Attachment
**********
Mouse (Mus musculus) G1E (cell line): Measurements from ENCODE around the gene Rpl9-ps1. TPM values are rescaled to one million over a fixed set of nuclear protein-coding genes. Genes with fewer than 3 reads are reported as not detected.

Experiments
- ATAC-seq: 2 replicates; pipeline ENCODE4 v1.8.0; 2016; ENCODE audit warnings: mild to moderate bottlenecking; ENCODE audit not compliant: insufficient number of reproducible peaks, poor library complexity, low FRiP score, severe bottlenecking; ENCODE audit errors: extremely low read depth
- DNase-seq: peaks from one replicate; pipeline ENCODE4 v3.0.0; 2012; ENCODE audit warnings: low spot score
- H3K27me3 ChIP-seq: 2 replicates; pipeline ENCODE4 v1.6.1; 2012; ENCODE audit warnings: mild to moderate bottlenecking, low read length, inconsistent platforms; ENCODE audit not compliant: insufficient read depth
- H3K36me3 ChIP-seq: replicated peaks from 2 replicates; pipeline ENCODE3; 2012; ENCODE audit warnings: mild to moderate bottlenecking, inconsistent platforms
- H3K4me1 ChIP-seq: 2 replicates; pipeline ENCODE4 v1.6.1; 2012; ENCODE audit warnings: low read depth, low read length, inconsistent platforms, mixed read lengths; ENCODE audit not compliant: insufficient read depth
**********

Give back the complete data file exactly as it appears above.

Mouse (Mus musculus) G1E (cell line): Measurements from ENCODE around the gene Rpl9-ps1. TPM values are rescaled to one million over a fixed set of nuclear protein-coding genes. Genes with fewer than 3 reads are reported as not detected.

Experiments
- ATAC-seq: 2 replicates; pipeline ENCODE4 v1.8.0; 2016; ENCODE audit warnings: mild to moderate bottlenecking; ENCODE audit not compliant: insufficient number of reproducible peaks, poor library complexity, low FRiP score, severe bottlenecking; ENCODE audit errors: extremely low read depth
- DNase-seq: peaks from one replicate; pipeline ENCODE4 v3.0.0; 2012; ENCODE audit warnings: low spot score
- H3K27me3 ChIP-seq: 2 replicates; pipeline ENCODE4 v1.6.1; 2012; ENCODE audit warnings: mild to moderate bottlenecking, low read length, inconsistent platforms; ENCODE audit not compliant: insufficient read depth
- H3K36me3 ChIP-seq: replicated peaks from 2 replicates; pipeline ENCODE3; 2012; ENCODE audit warnings: mild to moderate bottlenecking, inconsistent platforms
- H3K4me1 ChIP-seq: 2 replicates; pipeline ENCODE4 v1.6.1; 2012; ENCODE audit warnings: low read depth, low read length, inconsistent platforms, mixed read lengths; ENCODE audit not compliant: insufficient read depth